By Cass Rains
KINGFISHER -- Mysterious unrefined natural gas leaks erupting in rural Kingfisher County in recent days continue to have officials puzzled as to their cause.
"We originally thought a pipeline had exploded," said Matt Skinner, Oklahoma Corporation Commission public information manager. "We had the pressure to zero pressure, and the leaks seemed to get bigger. So that's not it."
Skinner had said at a press conference Monday geologists and hydrologists are beginning to study underground maps of the area to find an explanation.
"We've ruled out the probables, and now we're into the unprobables," he said. "We've never seen one like this before, one that covers such a large area. It's another animal."
Skinner said the leak was unusual because of its size and that it was "moving with no explanation."
Officials said the U.S. Geologic Survey reported no seismic activity had been reported in the area.
"They said the area had been dead for some time," Skinner said.
Skinner said the leaks and geysers were occurring closest to Winter Camp Creek, formerly Dead Indian Creek. Sunday evening, one eruption was reported in Kingfisher Creek, "up to within a mile" west of the city of Kingfisher, Skinner said, but that leak had ceased. Winter Camp Creek flows into Kingfisher Creek, which could explain why an eruption would occur near the city, he said.
Kingfisher Fire Chief Jack Crawford said the leaks, which cover a stretch of 12 to 13 miles between Kingfisher and Okarche "had not progressed toward Kingfisher" since Sunday afternoon.
"The bulk of the action is in the creek -- in terms of the visual," Skinner said. "It's one long continuous leak."
Skinner said the leaks have been in areas close to the creek between the cities.
"They seem to be staying near the creek," he said. "It runs over the length."
The Oklahoma Highway Patrol used a plane to survey the area where the geysers were occurring, Crawford said, but discovered nothing unusual.
"They saw nothing," he said. "There was nothing out of the ordinary."
Skinner said reports of the geysers were first received Friday by hunters who reported the gushing holes of gas, water and mud to the local game warden, who then contacted the Corpora-tion Commission.
Voluntary evacuation has been established by Kingfisher Emergency Management, and the Red Cross has opened a comfort station at First Baptist Church on 13th Street.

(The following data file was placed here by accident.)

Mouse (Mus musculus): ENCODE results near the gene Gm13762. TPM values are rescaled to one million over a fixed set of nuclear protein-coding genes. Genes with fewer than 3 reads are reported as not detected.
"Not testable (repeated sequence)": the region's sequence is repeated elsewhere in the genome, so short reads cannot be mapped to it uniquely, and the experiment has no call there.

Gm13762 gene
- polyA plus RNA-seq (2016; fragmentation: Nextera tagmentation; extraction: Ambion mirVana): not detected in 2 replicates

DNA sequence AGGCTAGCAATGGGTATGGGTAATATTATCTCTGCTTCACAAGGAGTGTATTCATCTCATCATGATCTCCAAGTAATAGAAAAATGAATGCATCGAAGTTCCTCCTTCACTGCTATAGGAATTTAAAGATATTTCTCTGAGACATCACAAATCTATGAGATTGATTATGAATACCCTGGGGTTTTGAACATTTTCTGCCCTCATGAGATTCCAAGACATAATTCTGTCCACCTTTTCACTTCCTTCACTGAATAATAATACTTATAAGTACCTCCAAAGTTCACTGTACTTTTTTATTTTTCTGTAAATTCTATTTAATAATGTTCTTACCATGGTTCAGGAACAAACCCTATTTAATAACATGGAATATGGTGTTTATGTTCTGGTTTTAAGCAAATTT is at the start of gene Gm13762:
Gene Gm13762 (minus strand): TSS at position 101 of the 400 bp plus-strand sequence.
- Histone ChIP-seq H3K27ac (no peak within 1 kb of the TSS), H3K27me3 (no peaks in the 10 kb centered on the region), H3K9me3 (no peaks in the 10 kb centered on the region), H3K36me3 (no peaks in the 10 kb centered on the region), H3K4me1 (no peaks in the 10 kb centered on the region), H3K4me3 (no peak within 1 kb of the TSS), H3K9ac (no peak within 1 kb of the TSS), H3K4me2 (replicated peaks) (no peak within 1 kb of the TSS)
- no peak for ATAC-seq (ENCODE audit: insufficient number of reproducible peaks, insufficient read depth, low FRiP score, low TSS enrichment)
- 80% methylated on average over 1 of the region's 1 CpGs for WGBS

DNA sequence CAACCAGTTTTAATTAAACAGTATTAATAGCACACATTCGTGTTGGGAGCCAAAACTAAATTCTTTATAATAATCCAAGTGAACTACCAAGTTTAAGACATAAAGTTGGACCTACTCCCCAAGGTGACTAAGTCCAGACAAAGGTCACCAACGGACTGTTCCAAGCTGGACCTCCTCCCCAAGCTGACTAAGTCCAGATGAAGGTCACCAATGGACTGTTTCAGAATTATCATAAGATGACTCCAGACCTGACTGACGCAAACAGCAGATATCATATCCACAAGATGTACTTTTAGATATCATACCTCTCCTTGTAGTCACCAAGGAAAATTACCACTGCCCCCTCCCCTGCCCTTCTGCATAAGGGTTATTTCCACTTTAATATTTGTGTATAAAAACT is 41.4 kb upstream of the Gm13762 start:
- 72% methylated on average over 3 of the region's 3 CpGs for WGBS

"If people don't feel safe at their homes, we have a place for them to go," said Kingfisher Emergency Management Director Steve Loftis.
As of Monday afternoon, no one had used the provided comfort station.
By Monday, smaller geysers had appeared about eight and a half miles west and a mile north of Okarche on a county road.
For about 50 yards, small geysers pocked the north side of the dirt road, bubbling and spitting gas and mud. Sounding like a pot of boiling water, other geysers on the south side of the road, for a stretch of about 20 yards, did the same.
Some of the geysers shot only inches into the air, but others shot water into the air as much as two feet.
The areas where the geysers have occurred have been cordoned off, and Crawford advised people to stay away.
"You don't know if it's coming up from 10 feet or 140 feet below ground," he said. "It's very dangerous."
Officials have said the threat of the gas igniting is unlikely. Loftis said ignition would only be possible if there was direct contact with an open flame, as in a grassfire or use of a propane torch.
"It would be flammable if only you were right at the source," Loftis said.
The area about seven miles southwest of Kingfisher where the leak was first found still spews cold water mixed with mud. The size of the hole has remained the same since Saturday afternoon, but signs of water from the geyser reaching further out are evident.
A radius of about 8 feet from the geyser shows signs of wetness, and a smaller geyser only feet from the big one, gurgles with as much force as before.
About a mile east of a geyser that took a portion of a county road, a water spout reaching heights of about 10 feet keeps a constant spray, this time in a wheat field.
"Welcome to Yellowstone," joked a passerby Monday. Many people had been driving to the areas where the geysers are to see what people were talking about.
The U.S. Army National Guard Civil Support Team from Norman had been sent to Kingfisher, but was sent back when the need for evacuation was eliminated.
However, officials said the group was on stand-by if the need arose.
No one in Kingfisher County has left their homes because of the geysers, Loftis said. Authorities have asked those who smell the gas near their homes to voluntarily evacuate.
Although county officials are telling residents to check well sites for gas, which smells like modeling glue or rubber cement, Kingfisher's water supply is safe.
"The city gets its water from Cimarron Terrace," Loftis said at a press conference near one of the geysers. "There is little chance it could affect our drinking water."
By Cass Rains
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